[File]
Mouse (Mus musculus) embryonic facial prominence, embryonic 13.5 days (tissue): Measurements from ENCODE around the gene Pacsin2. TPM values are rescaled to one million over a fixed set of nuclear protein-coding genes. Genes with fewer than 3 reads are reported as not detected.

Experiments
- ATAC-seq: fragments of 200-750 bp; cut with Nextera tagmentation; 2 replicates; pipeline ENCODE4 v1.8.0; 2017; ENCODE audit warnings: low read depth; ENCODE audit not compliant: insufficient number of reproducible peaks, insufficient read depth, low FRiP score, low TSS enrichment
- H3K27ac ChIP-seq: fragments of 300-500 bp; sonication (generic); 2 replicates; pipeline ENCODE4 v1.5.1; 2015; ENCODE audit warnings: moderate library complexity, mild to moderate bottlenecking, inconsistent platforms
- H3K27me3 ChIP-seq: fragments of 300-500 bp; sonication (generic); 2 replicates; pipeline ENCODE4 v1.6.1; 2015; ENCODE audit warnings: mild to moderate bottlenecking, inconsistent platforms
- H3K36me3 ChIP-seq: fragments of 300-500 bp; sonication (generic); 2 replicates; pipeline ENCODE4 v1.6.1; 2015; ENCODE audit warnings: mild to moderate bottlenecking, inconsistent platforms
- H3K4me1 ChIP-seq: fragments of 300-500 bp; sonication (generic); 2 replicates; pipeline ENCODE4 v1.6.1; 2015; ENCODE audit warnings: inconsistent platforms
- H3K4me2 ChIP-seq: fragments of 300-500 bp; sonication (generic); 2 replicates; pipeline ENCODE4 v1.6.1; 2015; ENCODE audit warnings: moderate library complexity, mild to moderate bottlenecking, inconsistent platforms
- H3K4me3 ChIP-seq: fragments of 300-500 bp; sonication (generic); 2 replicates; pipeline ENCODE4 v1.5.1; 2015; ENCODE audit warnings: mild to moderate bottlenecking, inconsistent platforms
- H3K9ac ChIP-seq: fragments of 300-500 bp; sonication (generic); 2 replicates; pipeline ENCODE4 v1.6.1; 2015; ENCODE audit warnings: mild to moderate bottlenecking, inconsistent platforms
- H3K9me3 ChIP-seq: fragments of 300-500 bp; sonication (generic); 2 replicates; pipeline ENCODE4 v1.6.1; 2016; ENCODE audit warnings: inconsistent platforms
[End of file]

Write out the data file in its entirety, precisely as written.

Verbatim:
Mouse (Mus musculus) embryonic facial prominence, embryonic 13.5 days (tissue): Measurements from ENCODE around the gene Pacsin2. TPM values are rescaled to one million over a fixed set of nuclear protein-coding genes. Genes with fewer than 3 reads are reported as not detected.

Experiments
- ATAC-seq: fragments of 200-750 bp; cut with Nextera tagmentation; 2 replicates; pipeline ENCODE4 v1.8.0; 2017; ENCODE audit warnings: low read depth; ENCODE audit not compliant: insufficient number of reproducible peaks, insufficient read depth, low FRiP score, low TSS enrichment
- H3K27ac ChIP-seq: fragments of 300-500 bp; sonication (generic); 2 replicates; pipeline ENCODE4 v1.5.1; 2015; ENCODE audit warnings: moderate library complexity, mild to moderate bottlenecking, inconsistent platforms
- H3K27me3 ChIP-seq: fragments of 300-500 bp; sonication (generic); 2 replicates; pipeline ENCODE4 v1.6.1; 2015; ENCODE audit warnings: mild to moderate bottlenecking, inconsistent platforms
- H3K36me3 ChIP-seq: fragments of 300-500 bp; sonication (generic); 2 replicates; pipeline ENCODE4 v1.6.1; 2015; ENCODE audit warnings: mild to moderate bottlenecking, inconsistent platforms
- H3K4me1 ChIP-seq: fragments of 300-500 bp; sonication (generic); 2 replicates; pipeline ENCODE4 v1.6.1; 2015; ENCODE audit warnings: inconsistent platforms
- H3K4me2 ChIP-seq: fragments of 300-500 bp; sonication (generic); 2 replicates; pipeline ENCODE4 v1.6.1; 2015; ENCODE audit warnings: moderate library complexity, mild to moderate bottlenecking, inconsistent platforms
- H3K4me3 ChIP-seq: fragments of 300-500 bp; sonication (generic); 2 replicates; pipeline ENCODE4 v1.5.1; 2015; ENCODE audit warnings: mild to moderate bottlenecking, inconsistent platforms
- H3K9ac ChIP-seq: fragments of 300-500 bp; sonication (generic); 2 replicates; pipeline ENCODE4 v1.6.1; 2015; ENCODE audit warnings: mild to moderate bottlenecking, inconsistent platforms
- H3K9me3 ChIP-seq: fragments of 300-500 bp; sonication (generic); 2 replicates; pipeline ENCODE4 v1.6.1; 2016; ENCODE audit warnings: inconsistent platforms